The financial markets* claim there is a 62 per cent chance that the Bank of England will cut the base rate at the end of January 2020 to 0.5 per cent. And that could lead to a boom in people taking out new mortgages.
Experts at money.co.uk say the likely interest rate cut means the mortgage market could get even more competitive - providing new opportunities for those seeking a first time mortgage or looking to switch.
Sarah Guershon, mortgage expert at money.co.uk said: "The market is extremely competitive at the moment and rates have remained consistently low. The good news is that if the base rate does drop, as looks likely, this could be reflected in a mortgage rate drop too." Official figures yesterday showed inflation fell to a three-year low of 1.3 per cent in December - well below the Bank's 2 per cent target - fuelling talk of a rate cut to kick-start the economy. Interest Rates have been at or close to record lows since the financial crisis more than a decade ago, and now stand at 0.75 per cent. And ultra-low rates have been a boon for borrowers.
Top tips to get the right mortgage for you:
Work out what kind of mortgage you need:
There's no one size fits all for mortgages so look at all your options before committing. Locking into a longer term fixed deal (5 to 10 years) when rates are cheap will give you confidence your repayments will stay the same for years to come.
But this isn't the right option for everyone. Plus, if rates drop further and you're stuck on a long fixed rate deal, you could miss out on paying less.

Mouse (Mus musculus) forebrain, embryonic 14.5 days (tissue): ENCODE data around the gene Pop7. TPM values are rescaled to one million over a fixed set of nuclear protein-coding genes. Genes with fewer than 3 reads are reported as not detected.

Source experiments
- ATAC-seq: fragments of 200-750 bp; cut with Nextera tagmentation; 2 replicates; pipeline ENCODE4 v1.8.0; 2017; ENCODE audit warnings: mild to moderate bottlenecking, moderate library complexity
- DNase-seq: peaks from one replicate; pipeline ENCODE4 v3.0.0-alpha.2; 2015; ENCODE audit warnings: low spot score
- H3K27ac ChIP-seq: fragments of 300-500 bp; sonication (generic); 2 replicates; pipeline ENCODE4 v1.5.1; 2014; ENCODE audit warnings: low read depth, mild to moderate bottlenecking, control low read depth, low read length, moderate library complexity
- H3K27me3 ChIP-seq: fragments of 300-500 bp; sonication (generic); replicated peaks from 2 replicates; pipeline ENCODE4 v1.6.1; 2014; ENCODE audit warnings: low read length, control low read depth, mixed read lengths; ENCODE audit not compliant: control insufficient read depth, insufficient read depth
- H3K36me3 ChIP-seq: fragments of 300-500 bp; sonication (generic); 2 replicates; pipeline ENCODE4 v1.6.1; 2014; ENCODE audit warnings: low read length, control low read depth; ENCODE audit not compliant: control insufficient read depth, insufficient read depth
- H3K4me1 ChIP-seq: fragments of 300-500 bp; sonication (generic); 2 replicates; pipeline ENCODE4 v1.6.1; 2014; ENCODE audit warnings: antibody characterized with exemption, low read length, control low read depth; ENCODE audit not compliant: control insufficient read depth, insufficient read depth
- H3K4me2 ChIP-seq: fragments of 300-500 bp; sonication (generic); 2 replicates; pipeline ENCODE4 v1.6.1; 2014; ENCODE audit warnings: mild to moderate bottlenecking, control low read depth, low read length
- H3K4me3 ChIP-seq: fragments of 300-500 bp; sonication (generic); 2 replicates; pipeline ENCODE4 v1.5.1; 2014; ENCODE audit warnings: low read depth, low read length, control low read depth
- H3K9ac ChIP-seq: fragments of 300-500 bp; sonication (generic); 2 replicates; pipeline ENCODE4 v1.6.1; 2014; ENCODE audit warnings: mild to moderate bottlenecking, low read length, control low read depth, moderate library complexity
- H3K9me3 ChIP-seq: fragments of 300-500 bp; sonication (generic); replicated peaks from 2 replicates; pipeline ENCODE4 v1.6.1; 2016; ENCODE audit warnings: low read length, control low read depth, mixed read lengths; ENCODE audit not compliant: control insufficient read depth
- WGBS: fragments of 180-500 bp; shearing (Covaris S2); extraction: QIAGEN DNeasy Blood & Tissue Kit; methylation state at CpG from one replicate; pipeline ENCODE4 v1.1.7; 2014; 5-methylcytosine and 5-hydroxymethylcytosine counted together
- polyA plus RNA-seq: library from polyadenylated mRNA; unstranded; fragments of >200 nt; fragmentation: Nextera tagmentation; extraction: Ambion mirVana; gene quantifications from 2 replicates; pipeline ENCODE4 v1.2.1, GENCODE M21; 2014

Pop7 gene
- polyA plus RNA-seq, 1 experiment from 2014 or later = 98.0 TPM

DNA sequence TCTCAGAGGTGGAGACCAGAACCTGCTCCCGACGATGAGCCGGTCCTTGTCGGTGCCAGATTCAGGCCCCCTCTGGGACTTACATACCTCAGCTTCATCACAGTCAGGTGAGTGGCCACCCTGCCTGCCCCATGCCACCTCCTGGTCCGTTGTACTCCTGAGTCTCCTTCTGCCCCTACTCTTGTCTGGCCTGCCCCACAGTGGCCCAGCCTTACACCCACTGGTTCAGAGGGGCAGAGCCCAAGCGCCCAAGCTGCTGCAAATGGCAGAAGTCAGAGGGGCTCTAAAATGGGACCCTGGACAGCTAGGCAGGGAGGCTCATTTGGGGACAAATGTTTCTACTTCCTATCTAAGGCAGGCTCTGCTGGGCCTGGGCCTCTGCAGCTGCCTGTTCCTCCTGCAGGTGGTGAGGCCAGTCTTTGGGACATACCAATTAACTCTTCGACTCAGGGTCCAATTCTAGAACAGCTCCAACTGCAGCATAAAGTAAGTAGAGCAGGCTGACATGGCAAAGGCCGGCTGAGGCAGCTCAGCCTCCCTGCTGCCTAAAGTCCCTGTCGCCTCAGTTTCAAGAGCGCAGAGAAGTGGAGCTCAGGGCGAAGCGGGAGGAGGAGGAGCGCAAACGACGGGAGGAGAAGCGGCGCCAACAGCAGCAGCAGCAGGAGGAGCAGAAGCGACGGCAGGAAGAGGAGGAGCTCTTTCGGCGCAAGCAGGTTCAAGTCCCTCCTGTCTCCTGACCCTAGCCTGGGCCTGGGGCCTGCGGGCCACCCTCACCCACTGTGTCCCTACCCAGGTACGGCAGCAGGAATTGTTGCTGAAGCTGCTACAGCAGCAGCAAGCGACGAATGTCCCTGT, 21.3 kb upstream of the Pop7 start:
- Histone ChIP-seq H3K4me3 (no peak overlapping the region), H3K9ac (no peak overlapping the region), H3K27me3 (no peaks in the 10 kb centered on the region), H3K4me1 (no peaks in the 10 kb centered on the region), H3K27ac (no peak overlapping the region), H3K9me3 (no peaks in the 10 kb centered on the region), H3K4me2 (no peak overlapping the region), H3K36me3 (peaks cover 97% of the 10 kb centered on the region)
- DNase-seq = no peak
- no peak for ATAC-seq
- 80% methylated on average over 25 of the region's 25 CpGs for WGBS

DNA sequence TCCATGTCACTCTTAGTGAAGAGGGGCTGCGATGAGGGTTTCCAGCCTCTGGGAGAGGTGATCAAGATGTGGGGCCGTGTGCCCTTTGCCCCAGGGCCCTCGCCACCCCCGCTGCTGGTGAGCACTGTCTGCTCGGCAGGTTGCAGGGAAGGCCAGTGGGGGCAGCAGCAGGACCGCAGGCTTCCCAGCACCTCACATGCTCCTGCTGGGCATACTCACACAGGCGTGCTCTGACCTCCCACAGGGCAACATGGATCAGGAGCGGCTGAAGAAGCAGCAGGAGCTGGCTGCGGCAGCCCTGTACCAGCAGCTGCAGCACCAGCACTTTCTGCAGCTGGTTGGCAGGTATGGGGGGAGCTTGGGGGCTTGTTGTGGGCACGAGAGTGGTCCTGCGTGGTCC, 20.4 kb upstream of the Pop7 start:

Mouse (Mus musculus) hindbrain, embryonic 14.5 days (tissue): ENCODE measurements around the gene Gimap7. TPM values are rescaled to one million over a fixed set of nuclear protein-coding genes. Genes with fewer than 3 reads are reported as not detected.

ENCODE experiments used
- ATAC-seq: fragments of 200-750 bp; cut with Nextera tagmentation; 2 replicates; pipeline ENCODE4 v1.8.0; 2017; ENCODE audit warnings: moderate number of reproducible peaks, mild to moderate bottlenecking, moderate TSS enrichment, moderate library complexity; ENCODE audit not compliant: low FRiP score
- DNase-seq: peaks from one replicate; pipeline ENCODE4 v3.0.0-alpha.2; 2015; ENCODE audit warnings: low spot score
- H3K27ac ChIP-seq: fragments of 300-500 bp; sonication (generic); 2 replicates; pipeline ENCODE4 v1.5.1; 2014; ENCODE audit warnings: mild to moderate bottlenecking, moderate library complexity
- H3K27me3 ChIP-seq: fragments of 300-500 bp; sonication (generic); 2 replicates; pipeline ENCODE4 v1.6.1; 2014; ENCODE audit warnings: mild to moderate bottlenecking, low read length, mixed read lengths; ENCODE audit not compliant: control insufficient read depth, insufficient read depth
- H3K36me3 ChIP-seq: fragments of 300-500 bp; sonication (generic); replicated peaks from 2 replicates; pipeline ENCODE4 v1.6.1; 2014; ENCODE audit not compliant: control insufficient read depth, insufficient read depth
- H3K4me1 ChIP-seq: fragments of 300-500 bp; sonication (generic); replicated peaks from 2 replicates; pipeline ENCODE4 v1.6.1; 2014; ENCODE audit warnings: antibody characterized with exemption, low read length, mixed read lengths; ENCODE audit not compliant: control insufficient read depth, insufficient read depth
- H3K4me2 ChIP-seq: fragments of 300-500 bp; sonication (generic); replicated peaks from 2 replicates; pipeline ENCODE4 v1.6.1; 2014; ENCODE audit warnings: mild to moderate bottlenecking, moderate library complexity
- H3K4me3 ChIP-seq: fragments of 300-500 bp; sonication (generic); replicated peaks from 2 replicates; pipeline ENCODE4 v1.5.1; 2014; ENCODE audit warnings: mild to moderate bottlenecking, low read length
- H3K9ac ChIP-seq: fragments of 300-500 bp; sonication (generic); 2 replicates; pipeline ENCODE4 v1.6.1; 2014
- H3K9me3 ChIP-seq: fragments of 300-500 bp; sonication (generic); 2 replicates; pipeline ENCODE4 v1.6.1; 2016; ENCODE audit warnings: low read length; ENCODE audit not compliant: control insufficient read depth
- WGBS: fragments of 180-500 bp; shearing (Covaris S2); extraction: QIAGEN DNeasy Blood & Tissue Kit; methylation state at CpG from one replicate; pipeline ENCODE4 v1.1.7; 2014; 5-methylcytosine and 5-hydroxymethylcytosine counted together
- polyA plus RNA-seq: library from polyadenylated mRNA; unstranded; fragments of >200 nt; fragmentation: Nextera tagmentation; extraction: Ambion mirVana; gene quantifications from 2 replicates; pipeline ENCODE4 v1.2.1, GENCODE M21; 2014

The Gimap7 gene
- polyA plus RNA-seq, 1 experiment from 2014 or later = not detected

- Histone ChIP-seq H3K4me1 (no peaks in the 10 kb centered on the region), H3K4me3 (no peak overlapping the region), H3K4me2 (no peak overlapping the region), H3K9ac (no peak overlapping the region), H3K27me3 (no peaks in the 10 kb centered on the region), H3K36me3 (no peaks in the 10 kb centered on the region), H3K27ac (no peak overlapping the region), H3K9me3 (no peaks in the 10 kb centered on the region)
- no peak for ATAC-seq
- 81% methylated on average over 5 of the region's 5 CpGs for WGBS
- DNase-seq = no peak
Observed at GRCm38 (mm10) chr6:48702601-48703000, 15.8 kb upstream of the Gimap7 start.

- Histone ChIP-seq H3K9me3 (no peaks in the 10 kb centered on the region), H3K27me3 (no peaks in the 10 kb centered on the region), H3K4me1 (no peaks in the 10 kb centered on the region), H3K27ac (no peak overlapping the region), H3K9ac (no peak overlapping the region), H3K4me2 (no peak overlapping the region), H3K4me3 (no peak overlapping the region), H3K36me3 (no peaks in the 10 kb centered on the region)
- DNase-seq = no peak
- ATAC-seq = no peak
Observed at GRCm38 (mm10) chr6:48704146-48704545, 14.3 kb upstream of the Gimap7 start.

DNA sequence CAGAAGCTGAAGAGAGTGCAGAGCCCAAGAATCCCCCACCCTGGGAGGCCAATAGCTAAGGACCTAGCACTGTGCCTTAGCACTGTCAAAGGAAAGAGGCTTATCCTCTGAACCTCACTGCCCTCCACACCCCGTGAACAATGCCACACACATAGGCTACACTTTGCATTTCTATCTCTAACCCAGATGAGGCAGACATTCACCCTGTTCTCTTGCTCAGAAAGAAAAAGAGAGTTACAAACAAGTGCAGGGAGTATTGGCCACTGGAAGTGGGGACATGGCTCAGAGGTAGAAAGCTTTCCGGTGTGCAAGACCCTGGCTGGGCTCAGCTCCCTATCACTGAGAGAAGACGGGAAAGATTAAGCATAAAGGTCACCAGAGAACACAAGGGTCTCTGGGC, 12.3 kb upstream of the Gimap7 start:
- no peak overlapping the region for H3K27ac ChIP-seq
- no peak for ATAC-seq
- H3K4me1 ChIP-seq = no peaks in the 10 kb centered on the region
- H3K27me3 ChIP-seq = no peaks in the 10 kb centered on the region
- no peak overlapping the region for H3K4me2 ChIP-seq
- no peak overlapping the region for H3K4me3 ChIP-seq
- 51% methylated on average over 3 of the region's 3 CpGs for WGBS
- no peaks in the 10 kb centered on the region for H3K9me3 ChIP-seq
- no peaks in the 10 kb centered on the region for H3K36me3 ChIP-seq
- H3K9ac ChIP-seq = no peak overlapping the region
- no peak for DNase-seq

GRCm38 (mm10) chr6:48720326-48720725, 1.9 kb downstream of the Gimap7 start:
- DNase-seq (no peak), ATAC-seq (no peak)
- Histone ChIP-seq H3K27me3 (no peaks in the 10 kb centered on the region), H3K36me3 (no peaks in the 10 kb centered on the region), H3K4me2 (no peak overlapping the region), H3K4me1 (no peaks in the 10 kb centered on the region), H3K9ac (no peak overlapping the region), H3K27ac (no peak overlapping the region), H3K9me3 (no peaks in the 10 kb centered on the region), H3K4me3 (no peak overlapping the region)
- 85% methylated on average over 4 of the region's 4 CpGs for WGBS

Do not just go to your bank or building society
It can be tempting to go with your current bank or building society, but the rates may not be the best out there.
Shop around because you could save a lot by using a different lender. Loyalty is not generally rewarded in the banking world with some of the best deals only available to new customers.
Compare mortgage deals
Use online comparison sites to help you find the right deal or speak to an independent mortgage broker. You can do this for free.
Look at all costs before applying
You need to consider fees as well as the advertised interest rates. Some lenders make up for the low interest rates by charging high fees, which can be as much as £2,500.
The fees could make all the difference to how much you pay each month, because they're often added to the total mortgage debt.
Work out the overall costs before you apply, whether you're getting a mortgage for the first time or remortgaging.
Use a calculator to see how much you could borrow if you're moving or buying your first home http://www.money.co.uk/mortgages/how-much-can-i-borrow.htm Check out our mortgage deals here *https://www.ft.com/content/13ecaf40-377e-11ea-a6d3-9a26f8c3cba4
Salman Haqqi spent 10 years as a journalist reporting in several countries around the world. Salman left the world of journalism and moved to the UK to pursue a passion for personal finance and a desire to help people make informed financial decisions.Read Salman Haqqi's articles and guides
Salman is our personal finance editor with over 10 years’ experience as a journalist. He has previously written for Finder and regularly provides his expert view on financial and consumer spending issues for local and national press.